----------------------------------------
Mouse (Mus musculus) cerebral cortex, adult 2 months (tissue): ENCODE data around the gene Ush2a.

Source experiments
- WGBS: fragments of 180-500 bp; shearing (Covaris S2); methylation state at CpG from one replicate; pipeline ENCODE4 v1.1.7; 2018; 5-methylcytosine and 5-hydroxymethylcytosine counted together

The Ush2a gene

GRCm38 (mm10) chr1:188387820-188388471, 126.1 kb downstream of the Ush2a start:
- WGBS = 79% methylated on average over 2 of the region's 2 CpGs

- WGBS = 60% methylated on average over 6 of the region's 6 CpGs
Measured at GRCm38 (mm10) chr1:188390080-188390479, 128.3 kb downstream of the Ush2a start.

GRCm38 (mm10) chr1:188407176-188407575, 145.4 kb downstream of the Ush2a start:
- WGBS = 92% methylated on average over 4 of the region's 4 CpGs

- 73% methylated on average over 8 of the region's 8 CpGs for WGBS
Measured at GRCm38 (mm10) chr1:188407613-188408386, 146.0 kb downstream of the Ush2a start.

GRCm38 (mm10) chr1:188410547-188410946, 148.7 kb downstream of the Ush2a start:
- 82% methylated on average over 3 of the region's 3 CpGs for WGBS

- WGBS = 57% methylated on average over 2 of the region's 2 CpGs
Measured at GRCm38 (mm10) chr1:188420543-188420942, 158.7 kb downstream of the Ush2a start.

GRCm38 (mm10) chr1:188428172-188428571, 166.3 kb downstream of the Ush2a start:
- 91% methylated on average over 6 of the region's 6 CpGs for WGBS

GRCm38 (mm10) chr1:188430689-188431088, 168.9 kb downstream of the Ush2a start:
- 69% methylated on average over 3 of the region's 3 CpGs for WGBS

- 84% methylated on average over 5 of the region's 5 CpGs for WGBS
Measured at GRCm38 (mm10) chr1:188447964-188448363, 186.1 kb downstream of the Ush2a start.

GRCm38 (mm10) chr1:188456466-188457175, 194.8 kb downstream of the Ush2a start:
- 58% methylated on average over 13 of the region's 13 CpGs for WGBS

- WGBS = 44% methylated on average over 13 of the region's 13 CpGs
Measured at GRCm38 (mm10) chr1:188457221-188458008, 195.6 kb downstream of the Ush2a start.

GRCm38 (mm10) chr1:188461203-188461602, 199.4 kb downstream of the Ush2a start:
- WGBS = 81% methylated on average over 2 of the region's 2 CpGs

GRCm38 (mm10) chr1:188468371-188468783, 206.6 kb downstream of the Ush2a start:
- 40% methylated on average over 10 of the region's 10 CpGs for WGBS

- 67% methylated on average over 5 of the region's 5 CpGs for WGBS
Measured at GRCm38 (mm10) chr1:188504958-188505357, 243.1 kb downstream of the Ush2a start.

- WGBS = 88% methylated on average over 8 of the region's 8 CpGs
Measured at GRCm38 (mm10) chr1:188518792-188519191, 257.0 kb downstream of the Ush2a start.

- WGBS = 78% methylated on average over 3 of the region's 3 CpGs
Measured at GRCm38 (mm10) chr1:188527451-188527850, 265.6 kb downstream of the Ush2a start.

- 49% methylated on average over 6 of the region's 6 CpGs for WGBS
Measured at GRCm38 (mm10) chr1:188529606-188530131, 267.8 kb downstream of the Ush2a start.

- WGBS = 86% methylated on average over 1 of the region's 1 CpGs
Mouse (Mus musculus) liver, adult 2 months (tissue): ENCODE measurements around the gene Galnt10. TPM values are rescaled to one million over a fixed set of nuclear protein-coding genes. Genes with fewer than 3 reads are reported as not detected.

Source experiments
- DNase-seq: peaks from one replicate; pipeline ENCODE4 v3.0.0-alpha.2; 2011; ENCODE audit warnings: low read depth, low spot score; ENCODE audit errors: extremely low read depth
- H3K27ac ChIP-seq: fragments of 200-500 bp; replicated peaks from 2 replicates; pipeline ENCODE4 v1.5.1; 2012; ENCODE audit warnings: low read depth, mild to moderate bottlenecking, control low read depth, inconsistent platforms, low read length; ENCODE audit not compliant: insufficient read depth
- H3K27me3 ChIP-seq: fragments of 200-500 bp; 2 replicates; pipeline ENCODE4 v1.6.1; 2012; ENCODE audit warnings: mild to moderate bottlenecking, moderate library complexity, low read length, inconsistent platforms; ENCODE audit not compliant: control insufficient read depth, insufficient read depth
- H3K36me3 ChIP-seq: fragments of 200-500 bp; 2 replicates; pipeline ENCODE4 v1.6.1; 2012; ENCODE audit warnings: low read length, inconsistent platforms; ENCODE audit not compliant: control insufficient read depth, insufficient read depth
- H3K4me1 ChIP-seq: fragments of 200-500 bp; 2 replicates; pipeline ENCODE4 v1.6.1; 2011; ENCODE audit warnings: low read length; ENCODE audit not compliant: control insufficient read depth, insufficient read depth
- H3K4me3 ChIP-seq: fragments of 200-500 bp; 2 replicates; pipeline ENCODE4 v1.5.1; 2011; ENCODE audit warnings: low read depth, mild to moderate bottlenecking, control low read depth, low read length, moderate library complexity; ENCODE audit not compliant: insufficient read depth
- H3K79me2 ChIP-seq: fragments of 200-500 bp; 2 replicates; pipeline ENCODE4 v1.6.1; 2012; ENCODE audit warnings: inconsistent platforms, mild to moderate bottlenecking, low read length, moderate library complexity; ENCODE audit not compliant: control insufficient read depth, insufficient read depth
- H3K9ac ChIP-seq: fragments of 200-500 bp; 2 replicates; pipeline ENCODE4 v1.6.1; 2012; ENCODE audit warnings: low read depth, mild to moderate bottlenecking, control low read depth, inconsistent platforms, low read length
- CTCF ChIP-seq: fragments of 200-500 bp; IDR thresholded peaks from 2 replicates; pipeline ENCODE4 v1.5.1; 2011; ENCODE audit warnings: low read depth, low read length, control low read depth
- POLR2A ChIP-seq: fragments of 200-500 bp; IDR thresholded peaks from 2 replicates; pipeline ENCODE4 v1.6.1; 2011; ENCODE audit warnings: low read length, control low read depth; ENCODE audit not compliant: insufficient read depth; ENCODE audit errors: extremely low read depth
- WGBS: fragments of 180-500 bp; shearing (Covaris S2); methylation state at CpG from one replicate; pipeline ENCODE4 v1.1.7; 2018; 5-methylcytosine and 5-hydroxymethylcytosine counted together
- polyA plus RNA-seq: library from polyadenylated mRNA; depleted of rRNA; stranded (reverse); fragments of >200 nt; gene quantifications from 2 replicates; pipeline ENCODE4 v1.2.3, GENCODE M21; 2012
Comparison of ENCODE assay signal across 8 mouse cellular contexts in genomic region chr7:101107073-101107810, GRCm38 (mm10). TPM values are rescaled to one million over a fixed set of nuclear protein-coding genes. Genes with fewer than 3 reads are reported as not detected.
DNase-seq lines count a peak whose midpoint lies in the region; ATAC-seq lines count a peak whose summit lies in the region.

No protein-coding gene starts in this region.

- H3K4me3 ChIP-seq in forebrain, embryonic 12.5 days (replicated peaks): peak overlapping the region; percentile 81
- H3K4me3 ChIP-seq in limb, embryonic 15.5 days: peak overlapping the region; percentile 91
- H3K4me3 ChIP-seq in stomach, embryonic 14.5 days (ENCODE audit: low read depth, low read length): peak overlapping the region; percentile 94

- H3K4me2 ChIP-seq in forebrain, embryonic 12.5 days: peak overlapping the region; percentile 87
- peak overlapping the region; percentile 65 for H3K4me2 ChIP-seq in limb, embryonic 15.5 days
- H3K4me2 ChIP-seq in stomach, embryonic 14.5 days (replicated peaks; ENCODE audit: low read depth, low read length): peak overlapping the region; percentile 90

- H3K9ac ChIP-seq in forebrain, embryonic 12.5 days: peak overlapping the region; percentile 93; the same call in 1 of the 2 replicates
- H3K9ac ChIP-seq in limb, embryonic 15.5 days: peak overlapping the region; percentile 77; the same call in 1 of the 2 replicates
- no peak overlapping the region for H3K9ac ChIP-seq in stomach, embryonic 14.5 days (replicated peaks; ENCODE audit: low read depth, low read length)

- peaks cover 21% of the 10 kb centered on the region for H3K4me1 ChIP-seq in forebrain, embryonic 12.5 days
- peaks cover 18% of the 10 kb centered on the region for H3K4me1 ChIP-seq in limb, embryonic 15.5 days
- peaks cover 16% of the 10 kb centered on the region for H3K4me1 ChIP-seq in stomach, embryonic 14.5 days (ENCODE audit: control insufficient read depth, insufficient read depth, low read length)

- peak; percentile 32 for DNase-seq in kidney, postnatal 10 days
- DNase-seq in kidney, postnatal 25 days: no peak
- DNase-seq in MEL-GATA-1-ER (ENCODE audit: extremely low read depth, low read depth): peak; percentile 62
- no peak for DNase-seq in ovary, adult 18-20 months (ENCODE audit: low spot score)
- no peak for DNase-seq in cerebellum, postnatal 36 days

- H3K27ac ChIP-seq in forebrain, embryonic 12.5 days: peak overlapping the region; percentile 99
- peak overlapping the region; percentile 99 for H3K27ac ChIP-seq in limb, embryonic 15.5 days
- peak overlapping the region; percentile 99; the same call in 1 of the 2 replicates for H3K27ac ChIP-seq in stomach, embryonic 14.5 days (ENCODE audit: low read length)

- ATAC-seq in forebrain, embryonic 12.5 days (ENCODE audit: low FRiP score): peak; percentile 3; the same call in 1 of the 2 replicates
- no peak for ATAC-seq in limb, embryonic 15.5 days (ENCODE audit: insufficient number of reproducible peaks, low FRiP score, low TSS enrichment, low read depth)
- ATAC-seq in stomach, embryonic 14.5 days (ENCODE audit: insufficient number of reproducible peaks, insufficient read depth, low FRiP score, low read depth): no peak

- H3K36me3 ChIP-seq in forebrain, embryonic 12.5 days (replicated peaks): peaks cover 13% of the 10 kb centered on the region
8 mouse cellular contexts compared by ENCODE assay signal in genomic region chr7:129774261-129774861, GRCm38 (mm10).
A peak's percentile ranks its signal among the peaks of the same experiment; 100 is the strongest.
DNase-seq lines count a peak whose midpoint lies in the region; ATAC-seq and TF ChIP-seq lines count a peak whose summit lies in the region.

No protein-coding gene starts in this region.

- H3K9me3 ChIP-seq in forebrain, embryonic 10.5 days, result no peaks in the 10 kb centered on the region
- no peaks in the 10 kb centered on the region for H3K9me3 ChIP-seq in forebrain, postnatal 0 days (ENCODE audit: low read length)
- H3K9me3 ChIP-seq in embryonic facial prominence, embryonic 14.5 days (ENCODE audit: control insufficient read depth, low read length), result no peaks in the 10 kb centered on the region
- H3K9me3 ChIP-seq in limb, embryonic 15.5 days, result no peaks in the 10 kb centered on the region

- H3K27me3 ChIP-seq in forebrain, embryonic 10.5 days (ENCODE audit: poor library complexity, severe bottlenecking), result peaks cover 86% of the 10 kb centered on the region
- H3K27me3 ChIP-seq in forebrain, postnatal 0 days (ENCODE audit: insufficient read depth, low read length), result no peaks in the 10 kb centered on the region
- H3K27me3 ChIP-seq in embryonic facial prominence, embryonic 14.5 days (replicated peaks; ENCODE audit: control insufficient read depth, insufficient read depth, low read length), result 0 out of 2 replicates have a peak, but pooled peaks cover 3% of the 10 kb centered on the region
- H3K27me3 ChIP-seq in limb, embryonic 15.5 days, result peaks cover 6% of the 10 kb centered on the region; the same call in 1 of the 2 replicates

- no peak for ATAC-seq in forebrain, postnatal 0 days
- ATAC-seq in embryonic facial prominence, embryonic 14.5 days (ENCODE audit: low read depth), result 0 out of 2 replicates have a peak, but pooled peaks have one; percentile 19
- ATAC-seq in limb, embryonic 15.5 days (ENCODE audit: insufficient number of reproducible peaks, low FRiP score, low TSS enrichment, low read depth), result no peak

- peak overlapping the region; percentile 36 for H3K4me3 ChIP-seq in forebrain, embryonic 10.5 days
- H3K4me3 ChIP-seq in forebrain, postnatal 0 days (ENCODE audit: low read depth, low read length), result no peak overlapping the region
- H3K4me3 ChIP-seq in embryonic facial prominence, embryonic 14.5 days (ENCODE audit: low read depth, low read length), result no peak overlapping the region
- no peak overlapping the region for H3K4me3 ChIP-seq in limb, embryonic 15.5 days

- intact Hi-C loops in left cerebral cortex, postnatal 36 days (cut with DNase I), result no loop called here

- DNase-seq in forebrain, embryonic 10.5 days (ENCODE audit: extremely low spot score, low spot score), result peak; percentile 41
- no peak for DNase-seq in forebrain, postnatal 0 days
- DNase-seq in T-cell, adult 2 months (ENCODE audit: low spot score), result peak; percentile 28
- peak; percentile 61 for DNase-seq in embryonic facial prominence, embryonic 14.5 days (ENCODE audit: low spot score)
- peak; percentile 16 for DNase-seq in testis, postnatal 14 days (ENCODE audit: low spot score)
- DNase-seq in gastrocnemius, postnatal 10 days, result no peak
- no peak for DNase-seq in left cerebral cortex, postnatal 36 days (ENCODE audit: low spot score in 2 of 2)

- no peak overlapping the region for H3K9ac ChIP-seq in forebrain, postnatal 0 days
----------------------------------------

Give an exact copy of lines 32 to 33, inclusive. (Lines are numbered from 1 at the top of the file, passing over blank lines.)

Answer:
Measured at GRCm38 (mm10) chr1:188504958-188505357, 243.1 kb downstream of the Ush2a start.

- WGBS = 88% methylated on average over 8 of the region's 8 CpGs